Cooking – Induction v Gas Cooktop

Matt Wineera, AREINZ
Matt Wineera, AREINZ
Published on November 24, 2018

Whether cooking for pleasure, pure necessity or a combination of both, you need to have a good working relationship with your cooktop in order to get the job done efficiently. In days of old, slow-reacting electric coil or hotplate stoves were the only real alternatives to gas, but vastly superior induction stovetops have changed all that – and choosing the best option to suit your needs is no longer a simple decision. Let’s take a closer look at these two options to help you avoid making the wrong choice. After all cooking is one of the most important activities in your home.

Photo by Alex Maguire Photography

INDUCTION
Induction cooktops allow a very precise control of heat from very low temperatures to very high temperatures. A magnetic field makes your cookware the heating element, as opposed to the cooktop itself, enabling a much quicker conduction, control and more even spread of heat; but you must only use specific pots and pans that have a magnetic field, such as iron, cast iron and enamel. Some types of stainless steel cookware are compatible as well. A quick way of checking if your current pots and pans are suitable for induction cooking is seeing if a magnet sticks to the base.

Photo by Leicht Küchen AG 

The only heat left in the cooktop itself when you remove a pot is from the pot’s residual heat. This leaves the cooktop cooler to the touch and reduces the risk of burns. This is also great for any spills that may occur while you are cooking. There’s no need to wait for the cooktop to cool down; it’s already cool so you can clean up cooking spills immediately. Induction cooktops come in a variety of sizes and element combinations as well as varying price points.

Photo by mcrae + lynch interior design

GAS
Unlike electricity, instantaneous heat is generated by a burning open flame in direct contact with the pot. This gives us the ability to instantly control the intensity of the heat by adjusting the size of the flame. Generally speaking, gas is a cheaper form of energy compared to electricity, providing you have connection to gas mains. Otherwise you would need to consider installing bottled gas for the cooktop to function, if gas is your preferred cooking  choice.

A typical gas cooktop has four outlets: a high-speed or wok burner, two medium burners and one simmer. With a gas cooktop, you can use stainless steel, glass, Corningware and pyrex cookware efficiently on the elements for all your cooking styles.

Photo by Florida Builder Appliances

When using a gas cooktop, it is best to use the attachments known as trivets. These trivets assist in getting the most out of the heat and help to distribute the heat more evenly – otherwise you end up with a concentrated spot of heat. There are different trivets for different uses. For example, there is a trivet to use when cooking in a wok on the high-speed burner. This trivet assists the gas flame to heat the wok evenly. It is for this reason that gas cooktops are ideal for cooking stir fries, particularly when using a wok. A different type of trivet is used when simmering.

Photo by Fisher & Paykel Appliances

What to consider when choosing between gas and induction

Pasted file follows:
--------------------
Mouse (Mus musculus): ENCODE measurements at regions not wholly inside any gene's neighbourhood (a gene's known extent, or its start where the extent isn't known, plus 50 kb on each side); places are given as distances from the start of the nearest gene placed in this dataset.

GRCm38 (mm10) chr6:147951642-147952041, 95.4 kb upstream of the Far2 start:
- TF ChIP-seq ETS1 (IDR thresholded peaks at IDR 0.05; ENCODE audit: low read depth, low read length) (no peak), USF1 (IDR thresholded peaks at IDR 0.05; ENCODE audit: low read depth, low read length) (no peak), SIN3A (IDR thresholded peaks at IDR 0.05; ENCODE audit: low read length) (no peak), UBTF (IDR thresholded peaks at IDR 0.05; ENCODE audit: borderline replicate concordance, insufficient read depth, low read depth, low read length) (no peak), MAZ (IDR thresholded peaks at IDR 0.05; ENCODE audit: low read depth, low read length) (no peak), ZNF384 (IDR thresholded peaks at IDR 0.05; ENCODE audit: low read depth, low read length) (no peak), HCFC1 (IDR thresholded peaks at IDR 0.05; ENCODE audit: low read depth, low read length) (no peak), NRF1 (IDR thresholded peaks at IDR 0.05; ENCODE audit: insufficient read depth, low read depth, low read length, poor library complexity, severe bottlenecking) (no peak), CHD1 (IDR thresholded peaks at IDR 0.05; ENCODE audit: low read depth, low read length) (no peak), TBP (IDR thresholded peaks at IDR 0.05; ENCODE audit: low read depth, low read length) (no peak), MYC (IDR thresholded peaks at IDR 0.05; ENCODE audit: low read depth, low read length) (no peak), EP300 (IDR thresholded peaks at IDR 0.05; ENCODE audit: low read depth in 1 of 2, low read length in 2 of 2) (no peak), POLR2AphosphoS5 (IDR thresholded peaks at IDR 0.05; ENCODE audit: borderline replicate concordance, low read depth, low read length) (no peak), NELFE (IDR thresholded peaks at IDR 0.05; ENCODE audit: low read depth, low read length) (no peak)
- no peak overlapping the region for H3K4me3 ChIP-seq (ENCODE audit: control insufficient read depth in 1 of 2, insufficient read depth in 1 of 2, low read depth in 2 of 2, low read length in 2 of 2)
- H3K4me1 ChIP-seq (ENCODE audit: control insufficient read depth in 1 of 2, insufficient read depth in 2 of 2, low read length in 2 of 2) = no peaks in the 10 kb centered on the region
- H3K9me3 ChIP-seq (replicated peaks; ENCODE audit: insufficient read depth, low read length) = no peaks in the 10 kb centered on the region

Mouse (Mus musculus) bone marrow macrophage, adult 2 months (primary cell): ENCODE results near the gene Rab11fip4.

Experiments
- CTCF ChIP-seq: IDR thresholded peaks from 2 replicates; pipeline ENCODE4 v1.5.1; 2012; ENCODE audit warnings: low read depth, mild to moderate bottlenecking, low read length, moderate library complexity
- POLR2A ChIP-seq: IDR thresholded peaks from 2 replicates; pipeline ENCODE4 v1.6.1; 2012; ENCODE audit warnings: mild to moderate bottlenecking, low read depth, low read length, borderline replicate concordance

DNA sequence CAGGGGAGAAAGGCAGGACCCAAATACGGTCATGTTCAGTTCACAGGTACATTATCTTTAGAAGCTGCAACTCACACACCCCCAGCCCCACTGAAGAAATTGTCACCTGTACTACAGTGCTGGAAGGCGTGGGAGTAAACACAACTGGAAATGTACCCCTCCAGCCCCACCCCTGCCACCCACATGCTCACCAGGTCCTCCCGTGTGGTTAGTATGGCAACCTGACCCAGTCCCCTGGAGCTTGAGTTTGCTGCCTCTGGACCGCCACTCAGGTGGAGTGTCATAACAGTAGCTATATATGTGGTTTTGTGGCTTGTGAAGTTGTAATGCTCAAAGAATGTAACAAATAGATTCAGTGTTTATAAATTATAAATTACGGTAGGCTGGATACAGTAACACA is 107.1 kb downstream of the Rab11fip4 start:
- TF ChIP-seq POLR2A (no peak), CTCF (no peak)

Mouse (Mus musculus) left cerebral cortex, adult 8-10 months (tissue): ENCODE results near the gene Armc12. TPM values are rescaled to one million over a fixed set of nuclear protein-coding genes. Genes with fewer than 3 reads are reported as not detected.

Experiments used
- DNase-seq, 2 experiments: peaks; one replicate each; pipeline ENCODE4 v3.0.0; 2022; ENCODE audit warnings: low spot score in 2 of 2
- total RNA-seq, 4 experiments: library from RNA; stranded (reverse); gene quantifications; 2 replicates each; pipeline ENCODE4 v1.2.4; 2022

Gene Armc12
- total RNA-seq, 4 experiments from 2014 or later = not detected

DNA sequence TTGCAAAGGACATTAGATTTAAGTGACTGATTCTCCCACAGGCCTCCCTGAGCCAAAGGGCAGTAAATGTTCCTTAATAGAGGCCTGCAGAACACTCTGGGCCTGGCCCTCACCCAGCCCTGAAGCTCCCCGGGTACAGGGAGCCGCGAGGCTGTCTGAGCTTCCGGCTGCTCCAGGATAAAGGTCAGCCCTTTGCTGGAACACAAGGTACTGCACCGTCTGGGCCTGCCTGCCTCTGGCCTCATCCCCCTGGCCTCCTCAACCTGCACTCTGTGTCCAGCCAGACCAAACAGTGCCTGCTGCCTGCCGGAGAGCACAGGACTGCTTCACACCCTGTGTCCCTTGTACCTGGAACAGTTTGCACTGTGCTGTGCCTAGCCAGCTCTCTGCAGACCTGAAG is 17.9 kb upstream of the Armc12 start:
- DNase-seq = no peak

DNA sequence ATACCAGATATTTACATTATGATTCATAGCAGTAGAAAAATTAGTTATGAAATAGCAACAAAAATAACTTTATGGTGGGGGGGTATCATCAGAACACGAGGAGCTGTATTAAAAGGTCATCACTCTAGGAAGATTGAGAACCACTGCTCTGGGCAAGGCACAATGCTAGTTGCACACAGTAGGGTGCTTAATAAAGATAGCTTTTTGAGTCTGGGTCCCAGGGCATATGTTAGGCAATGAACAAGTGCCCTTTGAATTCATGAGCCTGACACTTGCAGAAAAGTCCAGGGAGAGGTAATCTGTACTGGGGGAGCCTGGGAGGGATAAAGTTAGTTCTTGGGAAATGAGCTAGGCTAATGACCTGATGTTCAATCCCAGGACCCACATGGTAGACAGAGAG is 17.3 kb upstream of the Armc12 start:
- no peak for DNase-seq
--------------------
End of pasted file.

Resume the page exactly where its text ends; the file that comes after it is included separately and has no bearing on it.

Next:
• Does your home have gas mains available? And if not yet connected, what are the costs (and difficulties) involved in setting up a gas connection as opposed to installing an expensive induction cooktop?
  • How important is ease of cleaning to you?
  • Which option matches the style of your kitchen? Gas and induction are very different looking. What are your priorities when it comes to looks versus functionality?
  • Are you prepared (and can you afford) to re-invest in a new set of pots and pans for induction cooking?

Photo by Home Restoration Services, Inc.

The low-down: Induction cooking

PROS

  • Instantaneous heat and greater control of heat
  • More even spread of heat 
  • Safer, as there are no open flames 
  • Cooktop does not get hot
  • Sleek looking with clean lines
  • Much easier to clean
  • Runs on electricity, therefore doesn’t require the added cost of connecting to gas

    CONS

  • Generally more expensive than gas cooktops 
  • Requires specific cookware
  • WHO WOULD IT SUIT?
  • Those with a more contemporary home or sleek, clean look
  • Homes that don’t have a gas mains connection available
  • If you like the idea of quick, efficient cooking similar to cooking with gas, but want a high degree of safety when it comes to the cooktop itself
  • Busy couples and families wanting to fast track cleaning after cooking
  • Those looking for a good excuse to buy all new cookware!

Photo by Florida Builder Appliances 

The low-down: Cooking with gas

PROS

  • Gives instant heat control due to the open flame, making it ideal for stir-fry cooking
  • Easy to visually gauge heat control by looking at the flame size
  • More cost effective to run if you have a connection to mains gas

    CONS

  • Additional cost of setting up if not connected to gas mains (or gas bottles)
  • More ventilation is required due to the heat given off by the open flame
  • More distance is required between cooktop and overhead cupboards and exhaust fan
  • Is more difficult to clean as you need to dismantle the cast iron trivets and clean separately

    WHO WOULD IT SUIT?

  • Gas cooktops would be a suitable choice for those with access to a gas mains connection who like a more traditional way of cooking
  • Those who frequently use a wok to stir fry and have the time or don’t mind the extra effort required to keep it clean
  • Those with a more traditional home

Photo by Adam Gibson Design

Cooking – Can’t make a decision on your cooktop options? Why not combine the two!

article courtesy houzz magazine – Karen McRae

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